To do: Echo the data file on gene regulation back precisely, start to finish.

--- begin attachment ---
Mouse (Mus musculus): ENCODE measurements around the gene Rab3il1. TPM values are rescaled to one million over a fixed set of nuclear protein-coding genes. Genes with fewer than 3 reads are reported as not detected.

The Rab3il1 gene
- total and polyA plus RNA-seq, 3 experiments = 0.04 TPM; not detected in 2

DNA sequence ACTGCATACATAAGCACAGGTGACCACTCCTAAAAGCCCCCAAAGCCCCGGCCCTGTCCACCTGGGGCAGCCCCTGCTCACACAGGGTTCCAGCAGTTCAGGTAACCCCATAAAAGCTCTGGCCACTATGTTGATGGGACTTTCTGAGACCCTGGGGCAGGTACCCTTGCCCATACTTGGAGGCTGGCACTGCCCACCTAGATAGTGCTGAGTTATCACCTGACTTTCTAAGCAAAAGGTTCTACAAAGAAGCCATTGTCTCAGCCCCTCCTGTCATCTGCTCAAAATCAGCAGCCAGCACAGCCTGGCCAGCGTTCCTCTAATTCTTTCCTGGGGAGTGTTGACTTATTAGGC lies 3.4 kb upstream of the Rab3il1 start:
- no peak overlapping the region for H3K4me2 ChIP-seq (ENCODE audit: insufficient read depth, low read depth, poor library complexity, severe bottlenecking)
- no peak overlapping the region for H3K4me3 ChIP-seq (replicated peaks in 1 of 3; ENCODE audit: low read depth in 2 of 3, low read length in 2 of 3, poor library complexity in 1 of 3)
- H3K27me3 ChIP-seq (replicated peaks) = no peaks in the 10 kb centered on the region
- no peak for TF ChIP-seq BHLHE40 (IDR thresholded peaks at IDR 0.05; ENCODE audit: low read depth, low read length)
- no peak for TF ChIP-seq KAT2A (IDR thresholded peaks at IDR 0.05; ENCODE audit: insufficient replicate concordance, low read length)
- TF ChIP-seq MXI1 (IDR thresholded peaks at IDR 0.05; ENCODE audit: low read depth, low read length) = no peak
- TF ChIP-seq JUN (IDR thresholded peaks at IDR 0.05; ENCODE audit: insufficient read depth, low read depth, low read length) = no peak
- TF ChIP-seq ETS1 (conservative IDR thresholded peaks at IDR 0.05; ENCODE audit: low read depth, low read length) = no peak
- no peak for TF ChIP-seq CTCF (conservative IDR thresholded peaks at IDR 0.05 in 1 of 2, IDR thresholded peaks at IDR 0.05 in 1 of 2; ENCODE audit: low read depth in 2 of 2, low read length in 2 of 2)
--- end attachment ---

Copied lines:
Mouse (Mus musculus): ENCODE measurements around the gene Rab3il1. TPM values are rescaled to one million over a fixed set of nuclear protein-coding genes. Genes with fewer than 3 reads are reported as not detected.

The Rab3il1 gene
- total and polyA plus RNA-seq, 3 experiments = 0.04 TPM; not detected in 2

DNA sequence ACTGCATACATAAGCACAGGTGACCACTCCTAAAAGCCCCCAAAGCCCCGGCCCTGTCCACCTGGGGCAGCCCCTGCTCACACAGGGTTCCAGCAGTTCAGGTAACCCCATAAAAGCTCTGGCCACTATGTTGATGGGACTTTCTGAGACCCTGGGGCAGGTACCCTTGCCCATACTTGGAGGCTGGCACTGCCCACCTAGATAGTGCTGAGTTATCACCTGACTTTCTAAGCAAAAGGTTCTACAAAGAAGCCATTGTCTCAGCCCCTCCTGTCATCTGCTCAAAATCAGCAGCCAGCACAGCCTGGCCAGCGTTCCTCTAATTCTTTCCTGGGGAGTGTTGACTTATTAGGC lies 3.4 kb upstream of the Rab3il1 start:
- no peak overlapping the region for H3K4me2 ChIP-seq (ENCODE audit: insufficient read depth, low read depth, poor library complexity, severe bottlenecking)
- no peak overlapping the region for H3K4me3 ChIP-seq (replicated peaks in 1 of 3; ENCODE audit: low read depth in 2 of 3, low read length in 2 of 3, poor library complexity in 1 of 3)
- H3K27me3 ChIP-seq (replicated peaks) = no peaks in the 10 kb centered on the region
- no peak for TF ChIP-seq BHLHE40 (IDR thresholded peaks at IDR 0.05; ENCODE audit: low read depth, low read length)
- no peak for TF ChIP-seq KAT2A (IDR thresholded peaks at IDR 0.05; ENCODE audit: insufficient replicate concordance, low read length)
- TF ChIP-seq MXI1 (IDR thresholded peaks at IDR 0.05; ENCODE audit: low read depth, low read length) = no peak
- TF ChIP-seq JUN (IDR thresholded peaks at IDR 0.05; ENCODE audit: insufficient read depth, low read depth, low read length) = no peak
- TF ChIP-seq ETS1 (conservative IDR thresholded peaks at IDR 0.05; ENCODE audit: low read depth, low read length) = no peak
- no peak for TF ChIP-seq CTCF (conservative IDR thresholded peaks at IDR 0.05 in 1 of 2, IDR thresholded peaks at IDR 0.05 in 1 of 2; ENCODE audit: low read depth in 2 of 2, low read length in 2 of 2)